Congressman Griffith's Weekly E-Newsletter 2.11.22
What Republicans Are For, Part II: Improving Health Care
Friday, February 11, 2022 | Kevin Baird (202-225-3861)
Tags: Health Care
In a previous column, I responded to President Biden’s challenge to identify what Republicans are for. In this column, I will continue to lay out my positive vision for policies that will benefit the American people with a specific focus on health care.
Decisions about health care are among an individual’s most personal and important choices. Too often, the choices available are burdensome and costly. In rural areas like much of Virginia’s Ninth Congressional District, improving affordability, availability, and choice in health care often tops the list of concerns of constituents.
I believe we can make progress without resorting to the heavy-handed, high-tax government meddling that would come with leftist proposals such as Medicare for All. One of the virtues of our system is constant medical innovation delivering new cures or ways to deliver treatment. Fixes for the problems in our health care system must not destroy its benefits at the same time.
One path forward has emerged during the coronavirus pandemic.
Before COVID-19, telehealth offered promise for patients in remote and isolated areas, but it was subject to restrictions. During the pandemic, government agencies lifted a number of regulations and requirements as a way to care for patients while hospitals focused on COVID cases or to prevent the spread of the virus. I believe permanently lifting many of these restrictions ought to be considered.
We need to continue looking for unnecessary artificial restrictions on telehealth to remove so this form of care can achieve the greatest impact.
Other regulatory reforms I would like to see include adjustments to the Stark Act to streamline health services, promoting the free communication of medical product information, expanding access to compounded medications, and reducing barriers to research of cannabis and Schedule I drugs.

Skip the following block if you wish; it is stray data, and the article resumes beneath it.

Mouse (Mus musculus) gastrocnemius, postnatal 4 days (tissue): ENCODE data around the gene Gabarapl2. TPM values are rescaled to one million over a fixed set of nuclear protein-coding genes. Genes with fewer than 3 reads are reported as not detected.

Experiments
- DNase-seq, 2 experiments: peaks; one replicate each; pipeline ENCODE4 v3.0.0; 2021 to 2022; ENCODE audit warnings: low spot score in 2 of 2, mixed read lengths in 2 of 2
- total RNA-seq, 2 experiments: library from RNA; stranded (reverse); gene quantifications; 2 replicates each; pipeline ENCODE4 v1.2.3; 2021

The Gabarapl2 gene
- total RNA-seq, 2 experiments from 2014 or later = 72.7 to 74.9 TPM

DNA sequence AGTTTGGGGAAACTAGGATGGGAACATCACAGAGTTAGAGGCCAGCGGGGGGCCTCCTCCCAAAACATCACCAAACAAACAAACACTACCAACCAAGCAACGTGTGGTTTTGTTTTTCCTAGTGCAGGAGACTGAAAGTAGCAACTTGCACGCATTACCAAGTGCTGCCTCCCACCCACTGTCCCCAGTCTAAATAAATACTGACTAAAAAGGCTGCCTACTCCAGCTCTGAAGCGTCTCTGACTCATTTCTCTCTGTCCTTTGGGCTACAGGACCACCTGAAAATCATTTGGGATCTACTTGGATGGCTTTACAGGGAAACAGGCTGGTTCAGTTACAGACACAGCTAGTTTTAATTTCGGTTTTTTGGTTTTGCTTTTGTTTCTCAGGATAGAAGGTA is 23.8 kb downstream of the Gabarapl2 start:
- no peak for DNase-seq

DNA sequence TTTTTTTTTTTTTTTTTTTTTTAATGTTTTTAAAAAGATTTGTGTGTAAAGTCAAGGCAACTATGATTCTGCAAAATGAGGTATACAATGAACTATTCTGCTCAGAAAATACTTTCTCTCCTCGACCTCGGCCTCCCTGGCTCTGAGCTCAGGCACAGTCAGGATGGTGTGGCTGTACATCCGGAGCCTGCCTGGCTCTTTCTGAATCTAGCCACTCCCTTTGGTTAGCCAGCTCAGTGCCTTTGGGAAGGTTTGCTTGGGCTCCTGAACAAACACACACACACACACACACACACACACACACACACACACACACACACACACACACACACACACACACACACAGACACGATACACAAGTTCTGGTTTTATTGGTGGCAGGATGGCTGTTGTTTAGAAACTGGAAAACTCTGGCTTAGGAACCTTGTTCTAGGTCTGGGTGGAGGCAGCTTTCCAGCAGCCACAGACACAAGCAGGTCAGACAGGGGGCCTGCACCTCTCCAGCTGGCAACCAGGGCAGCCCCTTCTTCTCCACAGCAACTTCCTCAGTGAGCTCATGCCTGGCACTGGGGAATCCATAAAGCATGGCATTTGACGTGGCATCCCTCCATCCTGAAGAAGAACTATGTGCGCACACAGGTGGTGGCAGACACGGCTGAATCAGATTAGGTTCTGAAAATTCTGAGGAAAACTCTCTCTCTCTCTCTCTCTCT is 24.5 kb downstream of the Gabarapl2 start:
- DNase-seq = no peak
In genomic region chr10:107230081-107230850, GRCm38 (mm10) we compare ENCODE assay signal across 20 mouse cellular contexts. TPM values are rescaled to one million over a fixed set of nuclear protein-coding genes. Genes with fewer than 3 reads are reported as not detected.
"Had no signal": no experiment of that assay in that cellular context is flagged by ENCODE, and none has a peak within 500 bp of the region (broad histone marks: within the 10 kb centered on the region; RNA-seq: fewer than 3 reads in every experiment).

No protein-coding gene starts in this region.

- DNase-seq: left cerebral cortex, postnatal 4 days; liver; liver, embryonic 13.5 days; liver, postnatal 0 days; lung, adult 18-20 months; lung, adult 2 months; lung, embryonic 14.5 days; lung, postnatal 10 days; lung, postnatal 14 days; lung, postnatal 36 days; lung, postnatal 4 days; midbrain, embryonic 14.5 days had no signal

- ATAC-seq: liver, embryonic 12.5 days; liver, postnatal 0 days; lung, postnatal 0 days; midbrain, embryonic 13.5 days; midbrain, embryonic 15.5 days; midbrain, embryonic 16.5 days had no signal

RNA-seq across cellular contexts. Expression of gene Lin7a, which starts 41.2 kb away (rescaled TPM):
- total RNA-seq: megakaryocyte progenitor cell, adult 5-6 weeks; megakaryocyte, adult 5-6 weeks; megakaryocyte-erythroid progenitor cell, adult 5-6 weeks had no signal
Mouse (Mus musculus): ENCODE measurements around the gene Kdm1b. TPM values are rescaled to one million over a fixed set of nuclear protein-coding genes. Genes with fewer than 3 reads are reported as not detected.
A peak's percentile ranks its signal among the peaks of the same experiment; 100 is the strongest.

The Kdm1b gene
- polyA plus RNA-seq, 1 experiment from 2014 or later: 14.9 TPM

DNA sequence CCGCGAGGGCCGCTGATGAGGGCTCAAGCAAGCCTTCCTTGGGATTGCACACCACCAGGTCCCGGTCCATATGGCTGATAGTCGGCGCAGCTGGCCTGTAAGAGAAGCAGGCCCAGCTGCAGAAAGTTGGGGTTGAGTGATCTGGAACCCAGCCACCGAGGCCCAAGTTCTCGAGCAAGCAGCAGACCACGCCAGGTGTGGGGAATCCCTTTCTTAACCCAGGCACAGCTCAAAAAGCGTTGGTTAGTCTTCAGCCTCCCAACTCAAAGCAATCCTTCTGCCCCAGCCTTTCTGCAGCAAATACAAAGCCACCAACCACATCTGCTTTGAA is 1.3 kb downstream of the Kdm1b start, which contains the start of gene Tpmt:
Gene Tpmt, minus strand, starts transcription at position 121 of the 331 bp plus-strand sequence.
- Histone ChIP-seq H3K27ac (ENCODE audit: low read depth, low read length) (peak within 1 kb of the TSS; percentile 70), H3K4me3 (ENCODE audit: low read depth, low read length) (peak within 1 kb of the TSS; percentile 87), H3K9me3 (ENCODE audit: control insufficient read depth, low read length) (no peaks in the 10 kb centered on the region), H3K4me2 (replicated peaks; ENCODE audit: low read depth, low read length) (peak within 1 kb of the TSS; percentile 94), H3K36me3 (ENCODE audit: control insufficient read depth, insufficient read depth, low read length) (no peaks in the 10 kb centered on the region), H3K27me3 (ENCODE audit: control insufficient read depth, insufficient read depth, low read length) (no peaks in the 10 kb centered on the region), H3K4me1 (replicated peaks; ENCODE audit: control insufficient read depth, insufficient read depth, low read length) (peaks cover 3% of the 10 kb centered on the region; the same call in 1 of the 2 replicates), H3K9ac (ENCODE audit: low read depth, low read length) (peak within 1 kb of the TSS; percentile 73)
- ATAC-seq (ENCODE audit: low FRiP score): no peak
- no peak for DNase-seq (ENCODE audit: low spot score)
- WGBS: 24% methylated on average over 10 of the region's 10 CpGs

The burden of prescription drug prices can fall heavily on patients, but Americans benefit from continual research and innovation to achieve new cures and remedies. Addressing the former should not come at the expense of the latter.
In this Congress, I am a cosponsor of the Lower Costs, More Cures Act. This bill would encourage lower drug prices by instituting more transparency in the system. It would provide a limit on what seniors in Medicare Part D pay out of pocket and also limit what they pay for insulin, a product which has been available for a century but has soared in price these past few years. The approach taken by this bill would make a difference in what people pay for prescription drugs without limiting the development of new treatment options.
Another reform for prescription drugs centers on the fees exacted by pharmacy benefit managers (PBMs). They are the middlemen between health insurers and pharmacists, and they can sometimes impose fees on pharmacists for drugs already sold at a certain price after the fact. These fees inflict a great hardship on pharmacists, especially those serving rural areas. I’m working to end these fees and bring more transparency to drug pricing.
Any health policy agenda must account for the alarming number of drug overdose deaths in the United States. Centers for Disease Control and Prevention data determined that they amounted to more than 100,000 in the twelve-month period ending in April 2021.
Drug overdoses had been a public health emergency prior to COVID-19, but the pandemic contributed to the problem by disrupting treatments and therapy for those struggling with substance abuse.
Addressing drug overdoses must also account for changes in their causes. The opioid epidemic that has swept across the land began primarily with prescription painkillers before shifting to illegal opioids such as heroin. Today, the synthetic opioid fentanyl and its thousands of analogs pose the greatest danger.
I’ve introduced the HALT Fentanyl Act with Congressman Bob Latta (R-OH) to permanently place fentanyl-related substances into Schedule I of the Controlled Substances Act, signifying their extreme risk. The bill would also allow for research into these substances, however, so we can understand them better and potentially harness any beneficial properties. I believe this path forward appropriately balances public health and scientific research.
The agenda I’ve put forward in health care would improve access, affordability, and choice without sacrificing quality or innovation. Most Americans believe our health care system must do better, and I believe these ideas would deliver.
If you have questions, concerns, or comments, feel free to contact my office. You can call my Abingdon office at 276-525-1405, my Christiansburg office at 540-381-5671, or my Washington office at 202-225-3861. To reach my office via email, please visit my website at www.morgangriffith.house.gov.
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